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Analyzing thermal images of water in motion - SuneN - 02-20-2016 11:09 AM

Hi ITC


I am doing a project with the Danish Enviromental Authority. We are looking for temperature signatures from polluted groundwater, entering the riverbed. The water in the river is 0-1C, and the entering polluted ground water is 8-10C.


We are trying to determine if thermography can be used as a tool to located the sections of the riverbed, where the infiltration is occurring.


We are using a FLIR Tau2 336 sensor, attached to a DJI S1000 for the field work. When gathering data, we fly 3 m/s at different heights, following the current.


My question is this:

Why does the area of the water surface, in the top of the image, appear warmer than the water surface near the bottom of the image? The problem persists when moving along the flow in the stream.

Here is a short video showing the problem when moving along the current:

https://www.dropbox.com/s/ypi1cbu8anmcq8i/2016.02.12_21.07.56.471_cut.avi?dl=0

(Could not uploade the .avi file)

The second time we flew, we tried hovering above certain locations of the river. It then seems as if the water closest to the center of the image is hotter than the water close to the perimeter of the image.

Here is a video of the hover state:

https://www.dropbox.com/s/nqrhrekwudlrw2e/2016.01.18_06.54.31.282_cut.avi?dl=0


Any input would be appreciated. If please request all settings that could be relevant for solving the issue.





RE: Analyzing thermal images of water in motion - Gary Orlove - 02-22-2016 11:29 AM

Can you provide the weather conditions at the time of the survey:
- Time of day
- Cloudy or Clear skies
- Altitude above water
- Camera direction (straight down, 45 deg angle, etc.)
- Approximate location of the survey
- Time of year

Can you upload black and white imagery instead of color.

Thanks


RE: Analyzing thermal images of water in motion - SuneN - 02-23-2016 04:18 AM

Hi Gary

Thank you for your reply.

For the first video, where we move along the current:

- Time of day: 21.07 (evening)
- Cloudy or Clear skies: Partly clouded, -2C
- Altitude above water: 50m
- Camera direction (straight down, 45 deg angle, etc.): Perpendicular to water surface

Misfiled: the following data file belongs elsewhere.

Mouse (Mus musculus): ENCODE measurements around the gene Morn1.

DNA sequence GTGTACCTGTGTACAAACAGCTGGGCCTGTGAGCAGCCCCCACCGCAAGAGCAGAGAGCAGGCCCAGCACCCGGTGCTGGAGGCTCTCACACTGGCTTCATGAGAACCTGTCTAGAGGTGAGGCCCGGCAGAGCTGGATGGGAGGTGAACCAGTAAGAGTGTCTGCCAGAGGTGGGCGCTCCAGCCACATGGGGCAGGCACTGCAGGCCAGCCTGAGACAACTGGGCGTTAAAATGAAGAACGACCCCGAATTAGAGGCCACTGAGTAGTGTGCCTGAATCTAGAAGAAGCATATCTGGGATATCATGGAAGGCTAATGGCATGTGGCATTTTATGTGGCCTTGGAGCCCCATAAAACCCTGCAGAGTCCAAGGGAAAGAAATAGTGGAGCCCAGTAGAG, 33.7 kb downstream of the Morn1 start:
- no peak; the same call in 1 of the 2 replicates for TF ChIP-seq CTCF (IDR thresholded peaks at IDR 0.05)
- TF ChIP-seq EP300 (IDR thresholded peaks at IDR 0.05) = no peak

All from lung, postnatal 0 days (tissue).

- Approximate location of the survey: Grindsted, Denmark
- Time of year: 2016.01.18

The second video, hover above stream:

- Time of day: 06.57 (morning)
- Cloudy or Clear skies: Clear sky,-4C
- Altitude above water: 50m
- Camera direction (straight down, 45 deg angle, etc.): Perpendicular to water surface
- Approximate location of the survey: Grindsted, Denmark
- Time of year: 2016.01.18

The .seq files can be downloaded here:

Along stream:
https://www.dropbox.com/s/fqigri6vtjr67li/2016.02.12_21.07.56.471_cut.seq?dl=0

Hover state:
https://www.dropbox.com/s/xm7khziatq4z2d9/2016.01.18_06.54.31.282_cut.seq?dl=0

If the links for some reason should not work, here is a link to the folder:
https://www.dropbox.com/sh/8u41dvh99j2hjcc/AADaTgxozXG8TiF-f9DznC32a?dl=0

If you need aditional information, please let me know Smile

Thx

Regards
Sune


RE: Analyzing thermal images of water in motion - Gary Orlove - 02-23-2016 12:44 PM

After looking at your .seq files; the variations you are seeing appear to be consistent with fixed pattern noise and possibly some vignetting. I measured an average temperature discrepancy of 0.6 C between the top and the bottom of your image.

Please perform a NUC (non uniformity correction) immediately prior to collecting data to minimize these effects.


RE: Analyzing thermal images of water in motion - SuneN - 02-24-2016 02:35 PM

Hi Gary

Again, thank you for your time, and reply.

When you say NUC, are you referring to FFC? We cant find NUC listed in the FLIR TAU2/QUARK2 SOFTWARE IDD. (it is actually listed 1 place, but not described in any way)

The camera does the FFC every 20 seconds, or when the temperature range changes in the picture. What delta T value actually triggers the FFC, im not sure of.

Kind Regards

Sune


RE: Analyzing thermal images of water in motion - Gary Orlove - 02-24-2016 02:46 PM

FFC is the same thing as NUC. There is a shutter between the camera sensor and the lens. This shutter is used to perform a flat-field correction, or FFC. During FFC, the shutter presents a uniform temperature source to each detector element in the array. While imaging the flat-field source, the camera updates the offset correction coefficients, resulting in a more uniform image after the process is complete. More information below:

http://www.flir.com/cvs/cores/knowledgebase/index.cfm?CFTREEITEMKEY=327&view=35774


RE: Analyzing thermal images of water in motion - SuneN - 02-24-2016 03:05 PM

I see.

We are binding a button on the remote to execute a manual FFC. I did not realize the importance of the FFC prior to each shot.

Thanks Gary.